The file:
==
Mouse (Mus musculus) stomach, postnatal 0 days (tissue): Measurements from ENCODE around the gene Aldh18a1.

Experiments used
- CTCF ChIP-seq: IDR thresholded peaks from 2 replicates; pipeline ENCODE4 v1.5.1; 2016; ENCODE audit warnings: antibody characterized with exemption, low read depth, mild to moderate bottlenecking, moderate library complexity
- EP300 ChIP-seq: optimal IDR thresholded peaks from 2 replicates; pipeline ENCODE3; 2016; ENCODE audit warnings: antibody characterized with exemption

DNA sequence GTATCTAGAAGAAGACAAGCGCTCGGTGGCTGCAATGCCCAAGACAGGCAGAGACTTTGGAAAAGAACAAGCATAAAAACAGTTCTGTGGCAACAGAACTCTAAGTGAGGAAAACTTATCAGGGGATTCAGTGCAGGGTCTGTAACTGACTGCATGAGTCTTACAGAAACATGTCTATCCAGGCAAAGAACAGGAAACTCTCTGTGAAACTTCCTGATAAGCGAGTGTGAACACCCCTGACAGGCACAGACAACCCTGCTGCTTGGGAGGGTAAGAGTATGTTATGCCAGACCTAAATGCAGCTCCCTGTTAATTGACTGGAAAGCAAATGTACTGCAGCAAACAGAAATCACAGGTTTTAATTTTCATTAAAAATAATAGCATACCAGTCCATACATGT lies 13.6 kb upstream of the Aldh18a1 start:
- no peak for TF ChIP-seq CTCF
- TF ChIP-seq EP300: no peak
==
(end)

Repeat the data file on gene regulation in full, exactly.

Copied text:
Mouse (Mus musculus) stomach, postnatal 0 days (tissue): Measurements from ENCODE around the gene Aldh18a1.

Experiments used
- CTCF ChIP-seq: IDR thresholded peaks from 2 replicates; pipeline ENCODE4 v1.5.1; 2016; ENCODE audit warnings: antibody characterized with exemption, low read depth, mild to moderate bottlenecking, moderate library complexity
- EP300 ChIP-seq: optimal IDR thresholded peaks from 2 replicates; pipeline ENCODE3; 2016; ENCODE audit warnings: antibody characterized with exemption

DNA sequence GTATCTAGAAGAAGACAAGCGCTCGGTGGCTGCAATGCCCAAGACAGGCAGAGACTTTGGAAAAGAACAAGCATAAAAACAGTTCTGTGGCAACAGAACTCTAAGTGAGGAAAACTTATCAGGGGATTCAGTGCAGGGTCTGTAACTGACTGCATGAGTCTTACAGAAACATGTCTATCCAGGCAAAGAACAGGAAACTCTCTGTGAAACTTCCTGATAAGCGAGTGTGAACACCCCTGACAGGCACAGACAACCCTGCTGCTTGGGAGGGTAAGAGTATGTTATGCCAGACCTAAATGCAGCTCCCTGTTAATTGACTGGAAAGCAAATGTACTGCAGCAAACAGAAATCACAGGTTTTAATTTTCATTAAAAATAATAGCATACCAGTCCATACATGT lies 13.6 kb upstream of the Aldh18a1 start:
- no peak for TF ChIP-seq CTCF
- TF ChIP-seq EP300: no peak